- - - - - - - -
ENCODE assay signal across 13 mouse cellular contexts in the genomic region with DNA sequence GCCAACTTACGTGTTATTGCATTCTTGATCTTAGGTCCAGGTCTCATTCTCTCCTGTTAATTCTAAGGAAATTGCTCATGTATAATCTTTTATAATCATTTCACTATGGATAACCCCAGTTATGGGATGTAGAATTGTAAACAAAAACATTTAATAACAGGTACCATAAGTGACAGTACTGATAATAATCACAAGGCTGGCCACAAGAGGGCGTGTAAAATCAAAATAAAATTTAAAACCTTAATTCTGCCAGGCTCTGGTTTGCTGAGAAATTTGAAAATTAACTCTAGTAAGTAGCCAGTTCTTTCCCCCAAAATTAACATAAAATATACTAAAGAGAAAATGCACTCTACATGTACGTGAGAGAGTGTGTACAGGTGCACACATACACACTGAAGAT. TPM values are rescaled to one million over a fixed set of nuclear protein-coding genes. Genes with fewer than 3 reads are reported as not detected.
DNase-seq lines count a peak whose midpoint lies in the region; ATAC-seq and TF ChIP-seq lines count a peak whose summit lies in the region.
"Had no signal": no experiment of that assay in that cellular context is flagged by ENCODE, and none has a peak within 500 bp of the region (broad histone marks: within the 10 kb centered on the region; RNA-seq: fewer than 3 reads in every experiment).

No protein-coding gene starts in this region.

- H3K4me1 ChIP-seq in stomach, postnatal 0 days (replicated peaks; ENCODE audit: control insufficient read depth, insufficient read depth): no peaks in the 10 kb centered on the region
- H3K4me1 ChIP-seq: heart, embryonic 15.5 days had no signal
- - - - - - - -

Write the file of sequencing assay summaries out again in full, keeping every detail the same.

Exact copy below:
ENCODE assay signal across 13 mouse cellular contexts in the genomic region with DNA sequence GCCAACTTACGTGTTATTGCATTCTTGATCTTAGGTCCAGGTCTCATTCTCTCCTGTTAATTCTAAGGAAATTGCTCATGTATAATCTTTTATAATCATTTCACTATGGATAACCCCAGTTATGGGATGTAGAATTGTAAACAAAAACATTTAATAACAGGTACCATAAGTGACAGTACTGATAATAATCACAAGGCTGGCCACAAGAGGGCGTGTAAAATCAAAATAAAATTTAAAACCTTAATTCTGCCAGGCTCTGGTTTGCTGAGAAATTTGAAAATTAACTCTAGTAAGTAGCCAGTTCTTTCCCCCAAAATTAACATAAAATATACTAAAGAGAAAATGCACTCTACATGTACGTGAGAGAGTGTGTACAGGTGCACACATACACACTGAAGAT. TPM values are rescaled to one million over a fixed set of nuclear protein-coding genes. Genes with fewer than 3 reads are reported as not detected.
DNase-seq lines count a peak whose midpoint lies in the region; ATAC-seq and TF ChIP-seq lines count a peak whose summit lies in the region.
"Had no signal": no experiment of that assay in that cellular context is flagged by ENCODE, and none has a peak within 500 bp of the region (broad histone marks: within the 10 kb centered on the region; RNA-seq: fewer than 3 reads in every experiment).

No protein-coding gene starts in this region.

- H3K4me1 ChIP-seq in stomach, postnatal 0 days (replicated peaks; ENCODE audit: control insufficient read depth, insufficient read depth): no peaks in the 10 kb centered on the region
- H3K4me1 ChIP-seq: heart, embryonic 15.5 days had no signal